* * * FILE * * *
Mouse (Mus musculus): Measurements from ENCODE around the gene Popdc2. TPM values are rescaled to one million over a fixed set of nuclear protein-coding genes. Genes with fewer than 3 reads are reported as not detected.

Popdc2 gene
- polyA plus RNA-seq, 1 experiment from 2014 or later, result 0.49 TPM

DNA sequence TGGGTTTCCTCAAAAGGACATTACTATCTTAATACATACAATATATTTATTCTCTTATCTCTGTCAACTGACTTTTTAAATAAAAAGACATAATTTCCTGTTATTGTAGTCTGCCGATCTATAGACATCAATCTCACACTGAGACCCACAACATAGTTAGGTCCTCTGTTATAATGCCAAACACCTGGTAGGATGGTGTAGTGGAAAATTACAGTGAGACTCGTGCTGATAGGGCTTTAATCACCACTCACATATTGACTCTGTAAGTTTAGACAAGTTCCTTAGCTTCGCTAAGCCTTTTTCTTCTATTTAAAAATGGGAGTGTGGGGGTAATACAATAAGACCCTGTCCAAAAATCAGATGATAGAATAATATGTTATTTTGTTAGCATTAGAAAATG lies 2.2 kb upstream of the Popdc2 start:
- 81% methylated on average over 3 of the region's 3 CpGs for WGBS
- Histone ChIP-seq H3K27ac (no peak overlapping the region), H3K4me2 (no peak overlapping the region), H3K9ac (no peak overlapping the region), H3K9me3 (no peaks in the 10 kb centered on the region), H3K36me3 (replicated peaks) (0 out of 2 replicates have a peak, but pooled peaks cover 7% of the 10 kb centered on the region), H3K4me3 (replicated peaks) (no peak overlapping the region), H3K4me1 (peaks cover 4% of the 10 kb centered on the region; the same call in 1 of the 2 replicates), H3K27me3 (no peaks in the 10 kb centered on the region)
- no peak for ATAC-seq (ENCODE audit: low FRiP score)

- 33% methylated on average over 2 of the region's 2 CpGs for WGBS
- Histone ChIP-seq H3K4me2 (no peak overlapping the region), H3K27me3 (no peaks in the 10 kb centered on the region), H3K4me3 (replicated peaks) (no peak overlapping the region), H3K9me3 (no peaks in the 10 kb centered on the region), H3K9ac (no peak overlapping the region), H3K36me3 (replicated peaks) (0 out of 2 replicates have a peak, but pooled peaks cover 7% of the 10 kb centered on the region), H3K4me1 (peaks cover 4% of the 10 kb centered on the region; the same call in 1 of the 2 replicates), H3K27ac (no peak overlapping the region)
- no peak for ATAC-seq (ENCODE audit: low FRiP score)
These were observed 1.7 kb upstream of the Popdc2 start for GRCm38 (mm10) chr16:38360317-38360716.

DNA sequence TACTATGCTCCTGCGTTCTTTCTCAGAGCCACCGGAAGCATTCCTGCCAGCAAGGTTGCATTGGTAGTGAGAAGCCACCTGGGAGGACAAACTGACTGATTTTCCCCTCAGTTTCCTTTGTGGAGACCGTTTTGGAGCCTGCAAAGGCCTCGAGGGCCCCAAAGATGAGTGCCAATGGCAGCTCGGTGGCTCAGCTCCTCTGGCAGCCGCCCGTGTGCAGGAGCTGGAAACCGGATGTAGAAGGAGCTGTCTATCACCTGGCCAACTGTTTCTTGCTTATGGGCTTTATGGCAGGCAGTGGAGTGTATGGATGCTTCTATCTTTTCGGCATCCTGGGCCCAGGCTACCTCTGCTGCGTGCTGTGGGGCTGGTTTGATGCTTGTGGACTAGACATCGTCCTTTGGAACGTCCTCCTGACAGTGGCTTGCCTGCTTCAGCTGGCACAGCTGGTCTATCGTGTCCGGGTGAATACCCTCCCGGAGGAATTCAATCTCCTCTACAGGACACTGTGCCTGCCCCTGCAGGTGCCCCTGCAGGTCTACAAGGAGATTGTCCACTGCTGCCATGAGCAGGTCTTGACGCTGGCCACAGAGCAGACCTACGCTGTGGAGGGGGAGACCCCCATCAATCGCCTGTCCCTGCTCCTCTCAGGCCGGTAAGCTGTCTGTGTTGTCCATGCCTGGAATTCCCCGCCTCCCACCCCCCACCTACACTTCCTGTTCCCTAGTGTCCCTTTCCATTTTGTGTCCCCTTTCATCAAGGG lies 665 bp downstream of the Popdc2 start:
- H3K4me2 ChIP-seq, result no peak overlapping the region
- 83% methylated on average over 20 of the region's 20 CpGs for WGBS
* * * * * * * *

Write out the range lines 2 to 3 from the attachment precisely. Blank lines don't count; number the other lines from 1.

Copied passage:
Popdc2 gene
- polyA plus RNA-seq, 1 experiment from 2014 or later, result 0.49 TPM